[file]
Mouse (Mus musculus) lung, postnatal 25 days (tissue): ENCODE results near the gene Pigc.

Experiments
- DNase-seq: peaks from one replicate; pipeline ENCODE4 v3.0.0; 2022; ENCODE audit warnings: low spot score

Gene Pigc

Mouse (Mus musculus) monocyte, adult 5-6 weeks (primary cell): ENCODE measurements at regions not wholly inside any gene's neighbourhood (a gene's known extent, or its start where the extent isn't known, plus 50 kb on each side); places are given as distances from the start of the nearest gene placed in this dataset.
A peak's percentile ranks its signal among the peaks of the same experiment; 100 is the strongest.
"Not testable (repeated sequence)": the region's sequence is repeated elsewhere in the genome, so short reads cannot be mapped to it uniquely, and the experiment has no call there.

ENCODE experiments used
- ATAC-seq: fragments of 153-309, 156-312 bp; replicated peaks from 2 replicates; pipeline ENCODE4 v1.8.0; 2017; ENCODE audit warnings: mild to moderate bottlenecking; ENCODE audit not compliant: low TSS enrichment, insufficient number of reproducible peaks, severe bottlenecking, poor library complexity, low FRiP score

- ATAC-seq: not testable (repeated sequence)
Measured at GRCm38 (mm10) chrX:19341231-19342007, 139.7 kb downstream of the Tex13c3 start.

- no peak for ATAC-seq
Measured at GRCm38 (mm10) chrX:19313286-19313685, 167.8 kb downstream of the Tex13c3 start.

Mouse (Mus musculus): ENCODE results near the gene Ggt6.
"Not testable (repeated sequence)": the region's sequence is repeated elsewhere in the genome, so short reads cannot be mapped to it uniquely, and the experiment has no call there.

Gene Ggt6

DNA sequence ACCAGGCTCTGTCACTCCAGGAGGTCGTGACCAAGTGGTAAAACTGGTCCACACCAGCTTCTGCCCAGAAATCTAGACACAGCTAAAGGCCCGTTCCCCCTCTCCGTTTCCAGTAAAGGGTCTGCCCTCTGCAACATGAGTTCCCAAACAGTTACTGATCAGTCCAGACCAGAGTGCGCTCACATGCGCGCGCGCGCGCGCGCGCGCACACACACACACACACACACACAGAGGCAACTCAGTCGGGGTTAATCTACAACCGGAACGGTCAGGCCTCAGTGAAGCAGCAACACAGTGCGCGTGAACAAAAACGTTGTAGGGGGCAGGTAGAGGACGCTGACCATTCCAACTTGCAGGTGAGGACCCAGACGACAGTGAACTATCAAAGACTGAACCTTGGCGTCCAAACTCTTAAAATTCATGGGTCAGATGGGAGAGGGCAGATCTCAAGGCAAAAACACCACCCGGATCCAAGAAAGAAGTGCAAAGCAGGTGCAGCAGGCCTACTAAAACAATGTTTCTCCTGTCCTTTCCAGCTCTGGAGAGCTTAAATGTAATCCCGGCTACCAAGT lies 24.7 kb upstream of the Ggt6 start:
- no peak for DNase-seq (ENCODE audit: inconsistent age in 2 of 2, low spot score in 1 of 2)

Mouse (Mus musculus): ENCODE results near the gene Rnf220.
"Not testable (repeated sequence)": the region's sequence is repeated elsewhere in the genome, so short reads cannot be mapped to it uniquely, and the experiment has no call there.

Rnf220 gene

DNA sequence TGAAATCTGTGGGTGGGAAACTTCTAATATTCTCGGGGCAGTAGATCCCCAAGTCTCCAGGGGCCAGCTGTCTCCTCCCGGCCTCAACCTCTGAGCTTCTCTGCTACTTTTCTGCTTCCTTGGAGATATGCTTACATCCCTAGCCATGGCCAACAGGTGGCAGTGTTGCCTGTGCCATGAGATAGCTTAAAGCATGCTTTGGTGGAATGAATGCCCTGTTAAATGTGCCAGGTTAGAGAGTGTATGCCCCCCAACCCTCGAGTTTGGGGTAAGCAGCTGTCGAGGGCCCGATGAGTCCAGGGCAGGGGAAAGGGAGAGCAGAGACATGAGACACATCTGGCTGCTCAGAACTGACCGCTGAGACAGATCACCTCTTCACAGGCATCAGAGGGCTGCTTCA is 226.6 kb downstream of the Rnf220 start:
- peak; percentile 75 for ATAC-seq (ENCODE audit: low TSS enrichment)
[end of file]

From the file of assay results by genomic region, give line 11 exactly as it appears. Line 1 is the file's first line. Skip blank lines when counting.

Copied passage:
Measured at GRCm38 (mm10) chrX:19341231-19342007, 139.7 kb downstream of the Tex13c3 start.